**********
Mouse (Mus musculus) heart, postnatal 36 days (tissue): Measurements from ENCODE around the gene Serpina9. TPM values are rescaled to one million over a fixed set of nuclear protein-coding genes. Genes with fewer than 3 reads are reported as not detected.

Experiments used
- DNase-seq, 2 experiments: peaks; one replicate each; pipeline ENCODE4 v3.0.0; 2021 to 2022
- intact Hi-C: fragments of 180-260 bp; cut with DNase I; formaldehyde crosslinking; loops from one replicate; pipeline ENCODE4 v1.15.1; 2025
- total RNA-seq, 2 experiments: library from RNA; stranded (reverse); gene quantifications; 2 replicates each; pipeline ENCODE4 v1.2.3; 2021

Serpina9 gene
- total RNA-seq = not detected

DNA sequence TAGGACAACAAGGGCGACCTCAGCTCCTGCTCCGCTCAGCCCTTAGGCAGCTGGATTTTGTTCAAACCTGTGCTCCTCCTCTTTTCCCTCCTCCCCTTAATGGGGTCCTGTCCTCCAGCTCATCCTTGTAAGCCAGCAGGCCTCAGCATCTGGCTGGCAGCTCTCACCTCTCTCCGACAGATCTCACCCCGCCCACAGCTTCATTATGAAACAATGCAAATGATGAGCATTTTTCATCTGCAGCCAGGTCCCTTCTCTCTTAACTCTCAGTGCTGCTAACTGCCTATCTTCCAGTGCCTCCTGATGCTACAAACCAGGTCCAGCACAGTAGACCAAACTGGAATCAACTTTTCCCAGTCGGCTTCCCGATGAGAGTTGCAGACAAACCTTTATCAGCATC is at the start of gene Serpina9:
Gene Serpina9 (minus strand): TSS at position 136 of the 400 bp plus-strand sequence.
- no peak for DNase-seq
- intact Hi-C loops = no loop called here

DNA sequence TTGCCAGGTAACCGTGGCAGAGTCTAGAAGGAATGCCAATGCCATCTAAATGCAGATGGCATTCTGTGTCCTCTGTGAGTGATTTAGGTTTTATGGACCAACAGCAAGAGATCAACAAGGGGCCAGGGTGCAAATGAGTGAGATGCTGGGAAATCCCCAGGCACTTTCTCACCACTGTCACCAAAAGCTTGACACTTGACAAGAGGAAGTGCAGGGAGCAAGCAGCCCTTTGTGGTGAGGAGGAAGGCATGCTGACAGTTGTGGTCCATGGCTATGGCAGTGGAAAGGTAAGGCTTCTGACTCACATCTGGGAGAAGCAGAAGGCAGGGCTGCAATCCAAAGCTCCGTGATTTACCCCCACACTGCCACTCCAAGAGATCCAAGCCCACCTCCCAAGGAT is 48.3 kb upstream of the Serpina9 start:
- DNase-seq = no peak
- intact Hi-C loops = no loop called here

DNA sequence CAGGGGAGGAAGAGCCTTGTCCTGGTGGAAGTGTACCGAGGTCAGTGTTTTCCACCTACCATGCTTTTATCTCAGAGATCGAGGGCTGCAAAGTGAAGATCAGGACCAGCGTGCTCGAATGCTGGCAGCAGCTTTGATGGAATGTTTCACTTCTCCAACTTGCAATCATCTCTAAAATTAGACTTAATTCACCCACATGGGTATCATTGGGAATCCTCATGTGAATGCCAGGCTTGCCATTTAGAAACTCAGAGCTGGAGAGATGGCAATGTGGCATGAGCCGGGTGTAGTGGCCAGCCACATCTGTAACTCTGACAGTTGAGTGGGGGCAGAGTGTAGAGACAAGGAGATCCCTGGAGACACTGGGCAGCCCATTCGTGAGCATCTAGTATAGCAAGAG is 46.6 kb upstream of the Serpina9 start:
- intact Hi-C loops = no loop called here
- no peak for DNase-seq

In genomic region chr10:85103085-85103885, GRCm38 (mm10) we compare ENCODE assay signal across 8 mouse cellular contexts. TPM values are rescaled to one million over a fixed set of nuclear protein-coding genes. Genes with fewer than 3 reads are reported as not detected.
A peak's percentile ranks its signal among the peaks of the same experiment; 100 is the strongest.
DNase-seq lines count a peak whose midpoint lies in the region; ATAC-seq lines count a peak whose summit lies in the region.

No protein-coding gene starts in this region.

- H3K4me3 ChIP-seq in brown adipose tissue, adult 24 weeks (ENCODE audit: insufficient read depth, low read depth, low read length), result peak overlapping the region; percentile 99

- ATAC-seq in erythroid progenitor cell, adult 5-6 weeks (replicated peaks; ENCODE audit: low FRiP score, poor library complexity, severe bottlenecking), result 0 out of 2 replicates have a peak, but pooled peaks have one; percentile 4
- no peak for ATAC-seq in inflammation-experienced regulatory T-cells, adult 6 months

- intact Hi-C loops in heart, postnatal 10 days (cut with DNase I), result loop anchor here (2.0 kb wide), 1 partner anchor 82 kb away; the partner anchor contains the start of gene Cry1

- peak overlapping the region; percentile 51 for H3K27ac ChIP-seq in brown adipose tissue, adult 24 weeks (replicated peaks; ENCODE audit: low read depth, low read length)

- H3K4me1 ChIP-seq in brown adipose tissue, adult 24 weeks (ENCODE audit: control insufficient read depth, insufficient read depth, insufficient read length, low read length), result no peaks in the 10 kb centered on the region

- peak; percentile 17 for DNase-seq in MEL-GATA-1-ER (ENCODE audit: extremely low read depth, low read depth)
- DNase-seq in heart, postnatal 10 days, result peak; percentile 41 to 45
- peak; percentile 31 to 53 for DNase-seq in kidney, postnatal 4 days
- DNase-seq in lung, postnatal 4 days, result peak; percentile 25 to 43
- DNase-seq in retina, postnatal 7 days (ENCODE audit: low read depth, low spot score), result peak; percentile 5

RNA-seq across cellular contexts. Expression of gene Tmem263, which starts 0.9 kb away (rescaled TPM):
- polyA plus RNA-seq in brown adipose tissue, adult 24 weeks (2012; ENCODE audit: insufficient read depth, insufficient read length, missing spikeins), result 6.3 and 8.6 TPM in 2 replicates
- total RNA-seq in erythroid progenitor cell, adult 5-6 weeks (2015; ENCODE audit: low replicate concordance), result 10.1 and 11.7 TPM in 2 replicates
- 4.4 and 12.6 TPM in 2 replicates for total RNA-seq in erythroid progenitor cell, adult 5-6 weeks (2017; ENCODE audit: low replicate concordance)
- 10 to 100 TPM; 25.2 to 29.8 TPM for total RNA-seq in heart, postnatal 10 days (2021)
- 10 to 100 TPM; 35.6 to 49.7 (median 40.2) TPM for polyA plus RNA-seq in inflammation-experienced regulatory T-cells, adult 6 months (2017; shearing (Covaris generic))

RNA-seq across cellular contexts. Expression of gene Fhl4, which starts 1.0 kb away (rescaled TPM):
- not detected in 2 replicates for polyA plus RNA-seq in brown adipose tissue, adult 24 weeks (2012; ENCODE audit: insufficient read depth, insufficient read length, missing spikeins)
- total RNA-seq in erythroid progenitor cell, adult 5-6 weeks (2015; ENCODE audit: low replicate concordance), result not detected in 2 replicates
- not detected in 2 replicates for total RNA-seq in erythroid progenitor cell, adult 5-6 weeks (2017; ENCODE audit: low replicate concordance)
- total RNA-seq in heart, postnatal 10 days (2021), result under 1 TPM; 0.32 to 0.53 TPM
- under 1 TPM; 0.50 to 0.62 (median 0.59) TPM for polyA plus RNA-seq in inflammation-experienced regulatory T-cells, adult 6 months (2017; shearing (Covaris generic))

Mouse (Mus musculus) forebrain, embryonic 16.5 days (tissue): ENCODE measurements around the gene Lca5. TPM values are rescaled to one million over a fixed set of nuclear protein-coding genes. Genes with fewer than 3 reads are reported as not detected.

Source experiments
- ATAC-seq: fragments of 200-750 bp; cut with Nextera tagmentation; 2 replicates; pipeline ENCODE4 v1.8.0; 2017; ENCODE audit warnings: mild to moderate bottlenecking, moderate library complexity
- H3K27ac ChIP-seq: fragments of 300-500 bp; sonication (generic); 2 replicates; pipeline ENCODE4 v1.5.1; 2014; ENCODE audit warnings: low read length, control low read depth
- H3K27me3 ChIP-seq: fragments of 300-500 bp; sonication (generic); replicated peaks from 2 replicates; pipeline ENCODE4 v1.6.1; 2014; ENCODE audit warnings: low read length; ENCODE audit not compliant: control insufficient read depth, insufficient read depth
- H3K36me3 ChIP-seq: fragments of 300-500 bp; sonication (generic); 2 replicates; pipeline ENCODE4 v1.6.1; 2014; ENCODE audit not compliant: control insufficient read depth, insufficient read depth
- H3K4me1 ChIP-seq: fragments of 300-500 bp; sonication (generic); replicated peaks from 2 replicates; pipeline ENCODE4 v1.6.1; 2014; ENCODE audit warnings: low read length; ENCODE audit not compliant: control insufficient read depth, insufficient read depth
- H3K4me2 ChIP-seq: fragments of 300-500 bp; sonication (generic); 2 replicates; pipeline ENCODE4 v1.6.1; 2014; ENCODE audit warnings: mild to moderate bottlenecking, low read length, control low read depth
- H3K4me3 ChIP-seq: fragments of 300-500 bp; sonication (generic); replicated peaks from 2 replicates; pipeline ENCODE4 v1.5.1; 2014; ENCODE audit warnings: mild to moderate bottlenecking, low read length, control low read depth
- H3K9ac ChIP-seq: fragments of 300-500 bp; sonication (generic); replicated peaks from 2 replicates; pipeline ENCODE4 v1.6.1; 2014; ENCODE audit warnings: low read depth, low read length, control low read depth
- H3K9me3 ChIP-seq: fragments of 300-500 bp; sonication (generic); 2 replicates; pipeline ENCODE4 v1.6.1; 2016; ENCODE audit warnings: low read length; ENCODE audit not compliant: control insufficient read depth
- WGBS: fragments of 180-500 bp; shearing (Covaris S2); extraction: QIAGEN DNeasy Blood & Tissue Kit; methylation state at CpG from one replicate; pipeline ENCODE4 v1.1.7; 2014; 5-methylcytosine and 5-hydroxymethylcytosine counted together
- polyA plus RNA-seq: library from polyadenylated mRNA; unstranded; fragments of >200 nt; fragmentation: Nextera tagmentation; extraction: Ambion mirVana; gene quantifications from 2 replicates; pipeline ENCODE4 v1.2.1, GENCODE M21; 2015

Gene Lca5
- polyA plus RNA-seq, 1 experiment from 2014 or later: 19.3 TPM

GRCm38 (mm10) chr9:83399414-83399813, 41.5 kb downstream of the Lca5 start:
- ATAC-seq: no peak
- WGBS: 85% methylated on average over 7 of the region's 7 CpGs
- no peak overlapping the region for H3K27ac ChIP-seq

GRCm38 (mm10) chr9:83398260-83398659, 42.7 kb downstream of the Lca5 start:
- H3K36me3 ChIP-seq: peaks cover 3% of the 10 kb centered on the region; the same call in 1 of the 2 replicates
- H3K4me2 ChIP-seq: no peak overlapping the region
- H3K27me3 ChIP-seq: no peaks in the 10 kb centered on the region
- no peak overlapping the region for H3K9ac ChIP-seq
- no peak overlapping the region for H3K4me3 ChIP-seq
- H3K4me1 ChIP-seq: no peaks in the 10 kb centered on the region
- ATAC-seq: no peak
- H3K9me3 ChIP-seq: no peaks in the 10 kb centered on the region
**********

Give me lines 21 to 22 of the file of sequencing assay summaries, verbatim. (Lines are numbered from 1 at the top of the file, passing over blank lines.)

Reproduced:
No protein-coding gene starts in this region.

- H3K4me3 ChIP-seq in brown adipose tissue, adult 24 weeks (ENCODE audit: insufficient read depth, low read depth, low read length), result peak overlapping the region; percentile 99